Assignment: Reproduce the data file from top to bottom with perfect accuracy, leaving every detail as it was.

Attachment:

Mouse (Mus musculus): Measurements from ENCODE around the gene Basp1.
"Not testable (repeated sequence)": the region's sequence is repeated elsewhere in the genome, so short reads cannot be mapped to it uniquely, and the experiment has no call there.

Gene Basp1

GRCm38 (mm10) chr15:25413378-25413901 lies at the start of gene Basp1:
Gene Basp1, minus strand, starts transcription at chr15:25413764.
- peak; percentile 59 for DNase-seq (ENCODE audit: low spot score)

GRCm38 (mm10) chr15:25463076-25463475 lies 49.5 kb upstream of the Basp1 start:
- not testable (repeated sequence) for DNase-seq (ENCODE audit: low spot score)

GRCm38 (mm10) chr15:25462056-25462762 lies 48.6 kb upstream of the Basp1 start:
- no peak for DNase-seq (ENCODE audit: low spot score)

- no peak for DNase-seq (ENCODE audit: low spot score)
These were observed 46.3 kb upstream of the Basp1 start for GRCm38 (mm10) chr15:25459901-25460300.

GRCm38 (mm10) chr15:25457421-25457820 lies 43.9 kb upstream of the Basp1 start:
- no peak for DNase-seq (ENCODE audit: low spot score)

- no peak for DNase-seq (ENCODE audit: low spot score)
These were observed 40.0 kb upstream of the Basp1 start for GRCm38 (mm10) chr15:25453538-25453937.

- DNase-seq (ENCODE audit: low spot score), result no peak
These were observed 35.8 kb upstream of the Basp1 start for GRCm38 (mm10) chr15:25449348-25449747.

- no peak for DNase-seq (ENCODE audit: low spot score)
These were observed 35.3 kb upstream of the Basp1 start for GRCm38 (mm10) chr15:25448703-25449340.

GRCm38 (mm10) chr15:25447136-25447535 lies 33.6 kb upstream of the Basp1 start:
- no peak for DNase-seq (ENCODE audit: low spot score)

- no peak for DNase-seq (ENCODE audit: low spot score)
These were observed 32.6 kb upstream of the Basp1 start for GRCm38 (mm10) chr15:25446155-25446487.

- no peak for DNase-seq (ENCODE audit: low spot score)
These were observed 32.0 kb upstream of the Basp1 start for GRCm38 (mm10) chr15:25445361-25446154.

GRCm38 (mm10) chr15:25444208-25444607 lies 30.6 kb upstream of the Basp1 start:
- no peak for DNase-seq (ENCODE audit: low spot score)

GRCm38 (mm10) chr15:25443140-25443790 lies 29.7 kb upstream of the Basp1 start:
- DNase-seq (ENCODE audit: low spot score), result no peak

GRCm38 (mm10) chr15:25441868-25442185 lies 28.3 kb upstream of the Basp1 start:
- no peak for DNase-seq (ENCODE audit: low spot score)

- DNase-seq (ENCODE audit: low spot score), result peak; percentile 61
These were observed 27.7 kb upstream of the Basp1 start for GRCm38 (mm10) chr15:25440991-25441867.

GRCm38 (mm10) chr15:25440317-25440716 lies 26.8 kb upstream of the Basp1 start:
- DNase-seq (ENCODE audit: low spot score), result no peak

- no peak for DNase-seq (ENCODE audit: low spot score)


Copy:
Mouse (Mus musculus): Measurements from ENCODE around the gene Basp1.
"Not testable (repeated sequence)": the region's sequence is repeated elsewhere in the genome, so short reads cannot be mapped to it uniquely, and the experiment has no call there.

Gene Basp1

GRCm38 (mm10) chr15:25413378-25413901 lies at the start of gene Basp1:
Gene Basp1, minus strand, starts transcription at chr15:25413764.
- peak; percentile 59 for DNase-seq (ENCODE audit: low spot score)

GRCm38 (mm10) chr15:25463076-25463475 lies 49.5 kb upstream of the Basp1 start:
- not testable (repeated sequence) for DNase-seq (ENCODE audit: low spot score)

GRCm38 (mm10) chr15:25462056-25462762 lies 48.6 kb upstream of the Basp1 start:
- no peak for DNase-seq (ENCODE audit: low spot score)

- no peak for DNase-seq (ENCODE audit: low spot score)
These were observed 46.3 kb upstream of the Basp1 start for GRCm38 (mm10) chr15:25459901-25460300.

GRCm38 (mm10) chr15:25457421-25457820 lies 43.9 kb upstream of the Basp1 start:
- no peak for DNase-seq (ENCODE audit: low spot score)

- no peak for DNase-seq (ENCODE audit: low spot score)
These were observed 40.0 kb upstream of the Basp1 start for GRCm38 (mm10) chr15:25453538-25453937.

- DNase-seq (ENCODE audit: low spot score), result no peak
These were observed 35.8 kb upstream of the Basp1 start for GRCm38 (mm10) chr15:25449348-25449747.

- no peak for DNase-seq (ENCODE audit: low spot score)
These were observed 35.3 kb upstream of the Basp1 start for GRCm38 (mm10) chr15:25448703-25449340.

GRCm38 (mm10) chr15:25447136-25447535 lies 33.6 kb upstream of the Basp1 start:
- no peak for DNase-seq (ENCODE audit: low spot score)

- no peak for DNase-seq (ENCODE audit: low spot score)
These were observed 32.6 kb upstream of the Basp1 start for GRCm38 (mm10) chr15:25446155-25446487.

- no peak for DNase-seq (ENCODE audit: low spot score)
These were observed 32.0 kb upstream of the Basp1 start for GRCm38 (mm10) chr15:25445361-25446154.

GRCm38 (mm10) chr15:25444208-25444607 lies 30.6 kb upstream of the Basp1 start:
- no peak for DNase-seq (ENCODE audit: low spot score)

GRCm38 (mm10) chr15:25443140-25443790 lies 29.7 kb upstream of the Basp1 start:
- DNase-seq (ENCODE audit: low spot score), result no peak

GRCm38 (mm10) chr15:25441868-25442185 lies 28.3 kb upstream of the Basp1 start:
- no peak for DNase-seq (ENCODE audit: low spot score)

- DNase-seq (ENCODE audit: low spot score), result peak; percentile 61
These were observed 27.7 kb upstream of the Basp1 start for GRCm38 (mm10) chr15:25440991-25441867.

GRCm38 (mm10) chr15:25440317-25440716 lies 26.8 kb upstream of the Basp1 start:
- DNase-seq (ENCODE audit: low spot score), result no peak

- no peak for DNase-seq (ENCODE audit: low spot score)